Blood samples were collected from the caudal vein of fish using a heparinized disposable syringe (1 ml) to prevent clotting. The total red blood cell (RBC) count, hemoglobin (Hb), and hematocrit (Ht) were analyzed immediately after blood collection. The RBC counts were counted using an optical microscope with a hemo-cytometer (Improved Neubauer, Germany) after 400 times dilution with PBS (phosphate buffer solution). The Hb concentrations were measured by the cyan-methemoglobin technique using a clinical kit (Asan Pharm. Co., Ltd., Korea). The Ht values were obtained by collecting blood from microhaematocrit capillary tubes and centrifuging at 12,000 rpm for 5 min at 4 °C in microhematocrit centrifugation (Model; 01501, HAWKSLEY AND SONS Ltd., England). Then, Ht values were measured using a reader (Micro-Haematocrit reader, HAWKSLEY AND SONS Ltd., England).
The collected blood was centrifuged at 3000g for 5 min at 4 °C to separate the plasma. The separated plasma samples were analyzed for changes in inorganic substances (ASAN Ca-Lq Reagents, Magnesium), organic substances (Total protein, V-Glucose), and enzyme activity (ASAN GOT-Lq Reagents, ASAN GPT-Lq Reagents) using clinical kit (Asan Pharm. Co.,Ltd.). The inorganic substances assay included calcium and magnesium. Calcium was analyzed by the o-cresolphthalein-complexon technique, and magnesium was analyzed by the xylidyl blue technique. The organic substances assay included glucose and total protein. Glucose was analyzed by GOD/POD technique and total protein was analyzed by biuret technique. The enzyme activity assay included glutamic oxalate transaminase (GOT) and glutamic pyruvate transaminase (GPT). GOT and GPT were analyzed by Kind-King technique using clinical kit.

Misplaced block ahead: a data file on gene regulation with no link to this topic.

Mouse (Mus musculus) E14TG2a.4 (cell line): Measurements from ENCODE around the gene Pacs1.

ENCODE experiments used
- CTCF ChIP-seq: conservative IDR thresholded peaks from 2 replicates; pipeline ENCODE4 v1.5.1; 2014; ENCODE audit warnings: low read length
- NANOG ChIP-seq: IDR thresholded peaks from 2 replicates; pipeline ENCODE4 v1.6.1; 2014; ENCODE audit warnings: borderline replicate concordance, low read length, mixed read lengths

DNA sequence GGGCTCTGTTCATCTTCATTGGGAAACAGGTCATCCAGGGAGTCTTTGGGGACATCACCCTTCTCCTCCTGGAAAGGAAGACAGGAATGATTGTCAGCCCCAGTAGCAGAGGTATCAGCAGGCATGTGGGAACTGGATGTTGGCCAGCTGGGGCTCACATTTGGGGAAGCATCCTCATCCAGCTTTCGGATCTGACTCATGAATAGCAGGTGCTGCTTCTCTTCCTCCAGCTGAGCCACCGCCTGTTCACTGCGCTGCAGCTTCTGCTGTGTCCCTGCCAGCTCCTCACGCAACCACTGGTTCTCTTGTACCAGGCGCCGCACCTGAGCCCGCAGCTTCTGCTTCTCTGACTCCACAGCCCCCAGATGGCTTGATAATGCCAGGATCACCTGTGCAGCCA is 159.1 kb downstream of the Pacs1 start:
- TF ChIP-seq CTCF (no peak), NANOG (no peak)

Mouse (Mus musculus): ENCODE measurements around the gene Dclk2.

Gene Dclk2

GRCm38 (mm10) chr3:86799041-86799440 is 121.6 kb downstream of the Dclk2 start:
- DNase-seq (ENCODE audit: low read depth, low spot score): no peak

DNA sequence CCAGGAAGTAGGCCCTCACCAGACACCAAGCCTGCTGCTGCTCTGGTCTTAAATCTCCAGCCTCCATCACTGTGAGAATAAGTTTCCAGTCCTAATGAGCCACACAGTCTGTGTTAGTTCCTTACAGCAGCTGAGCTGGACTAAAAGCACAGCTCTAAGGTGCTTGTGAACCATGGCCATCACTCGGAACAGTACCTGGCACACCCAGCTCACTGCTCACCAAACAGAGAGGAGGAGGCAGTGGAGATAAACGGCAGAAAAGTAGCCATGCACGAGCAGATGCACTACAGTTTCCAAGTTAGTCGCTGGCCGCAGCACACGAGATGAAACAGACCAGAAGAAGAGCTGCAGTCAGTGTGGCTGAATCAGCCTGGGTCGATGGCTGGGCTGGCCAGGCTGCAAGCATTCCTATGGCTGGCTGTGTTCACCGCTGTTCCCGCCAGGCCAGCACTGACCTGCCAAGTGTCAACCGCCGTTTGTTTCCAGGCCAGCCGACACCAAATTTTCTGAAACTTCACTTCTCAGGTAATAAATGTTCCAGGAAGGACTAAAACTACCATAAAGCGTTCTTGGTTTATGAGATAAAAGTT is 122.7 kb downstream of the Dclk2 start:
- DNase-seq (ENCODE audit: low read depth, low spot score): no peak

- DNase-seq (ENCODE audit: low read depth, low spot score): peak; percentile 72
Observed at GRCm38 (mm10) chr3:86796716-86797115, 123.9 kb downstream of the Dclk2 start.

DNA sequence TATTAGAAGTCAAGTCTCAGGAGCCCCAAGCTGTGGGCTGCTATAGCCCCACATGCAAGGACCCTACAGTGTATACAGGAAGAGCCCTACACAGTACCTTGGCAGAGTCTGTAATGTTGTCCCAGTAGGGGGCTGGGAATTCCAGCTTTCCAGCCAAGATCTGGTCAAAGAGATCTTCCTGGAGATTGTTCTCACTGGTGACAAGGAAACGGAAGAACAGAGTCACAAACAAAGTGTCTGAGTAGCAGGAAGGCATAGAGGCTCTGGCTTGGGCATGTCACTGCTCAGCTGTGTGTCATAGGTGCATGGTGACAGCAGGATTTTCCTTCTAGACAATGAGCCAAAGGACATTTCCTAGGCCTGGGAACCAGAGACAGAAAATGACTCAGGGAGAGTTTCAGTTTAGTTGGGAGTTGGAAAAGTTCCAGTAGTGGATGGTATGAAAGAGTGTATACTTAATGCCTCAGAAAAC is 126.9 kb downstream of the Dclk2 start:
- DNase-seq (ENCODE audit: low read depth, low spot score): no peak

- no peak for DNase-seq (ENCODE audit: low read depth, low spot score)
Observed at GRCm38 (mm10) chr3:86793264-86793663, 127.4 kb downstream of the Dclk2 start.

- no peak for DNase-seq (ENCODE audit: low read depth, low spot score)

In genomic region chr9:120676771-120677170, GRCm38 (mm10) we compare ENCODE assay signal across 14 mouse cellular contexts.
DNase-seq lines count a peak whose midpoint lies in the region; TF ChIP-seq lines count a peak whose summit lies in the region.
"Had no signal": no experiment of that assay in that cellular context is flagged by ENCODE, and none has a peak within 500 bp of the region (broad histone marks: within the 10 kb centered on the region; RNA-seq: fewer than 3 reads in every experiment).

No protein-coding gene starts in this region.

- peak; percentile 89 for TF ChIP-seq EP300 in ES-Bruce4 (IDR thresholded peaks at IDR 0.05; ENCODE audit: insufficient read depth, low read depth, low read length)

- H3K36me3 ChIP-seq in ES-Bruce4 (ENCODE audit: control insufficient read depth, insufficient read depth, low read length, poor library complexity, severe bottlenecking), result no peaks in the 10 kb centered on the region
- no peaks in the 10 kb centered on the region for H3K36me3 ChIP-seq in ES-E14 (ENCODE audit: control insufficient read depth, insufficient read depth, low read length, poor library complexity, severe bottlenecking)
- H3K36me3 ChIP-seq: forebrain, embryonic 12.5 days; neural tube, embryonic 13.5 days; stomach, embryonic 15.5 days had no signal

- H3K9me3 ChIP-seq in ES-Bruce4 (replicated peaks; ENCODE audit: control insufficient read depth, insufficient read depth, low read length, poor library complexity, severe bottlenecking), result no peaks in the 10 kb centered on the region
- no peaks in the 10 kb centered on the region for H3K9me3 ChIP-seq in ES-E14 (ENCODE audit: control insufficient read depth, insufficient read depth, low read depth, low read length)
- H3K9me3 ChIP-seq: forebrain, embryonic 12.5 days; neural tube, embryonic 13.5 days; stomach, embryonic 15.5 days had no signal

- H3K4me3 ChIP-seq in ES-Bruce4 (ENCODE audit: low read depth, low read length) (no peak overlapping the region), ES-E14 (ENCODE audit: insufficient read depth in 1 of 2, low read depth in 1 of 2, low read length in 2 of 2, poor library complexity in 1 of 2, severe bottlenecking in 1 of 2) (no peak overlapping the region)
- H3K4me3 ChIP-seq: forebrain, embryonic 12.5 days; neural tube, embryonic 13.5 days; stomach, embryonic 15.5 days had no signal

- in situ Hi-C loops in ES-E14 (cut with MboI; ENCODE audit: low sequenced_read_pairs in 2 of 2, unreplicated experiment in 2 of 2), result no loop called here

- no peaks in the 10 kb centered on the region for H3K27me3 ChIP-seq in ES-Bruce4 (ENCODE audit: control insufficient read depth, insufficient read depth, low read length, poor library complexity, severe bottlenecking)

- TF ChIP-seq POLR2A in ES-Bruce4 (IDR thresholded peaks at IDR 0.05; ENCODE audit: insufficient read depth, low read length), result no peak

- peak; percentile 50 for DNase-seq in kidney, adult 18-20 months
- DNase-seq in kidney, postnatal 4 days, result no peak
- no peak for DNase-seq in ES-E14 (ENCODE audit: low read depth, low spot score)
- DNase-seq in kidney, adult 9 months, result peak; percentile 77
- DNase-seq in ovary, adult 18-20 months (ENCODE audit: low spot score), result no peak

The growth factors of P. stellatus are demonstrated in Fig. 1. The daily length gain was considerably decreased at the concentration of 600 μg/L at 12 °C after 2 weeks and at the concentration of 600 μg/L at 12 °C and 18 °C after 4 weeks. In daily weight gain, it was observed to the totally same tendency as the result of the daily length gain. A significant decline in condition factor was indicated at the concentration of 600 μg/L of all temperature and all period. The feed efficiency was notably declined at the concentration of 600 μg/L at 12 °C after 2 weeks and at the concentration of 600 μg/L at 12 °C and 18 °C after 4 weeks.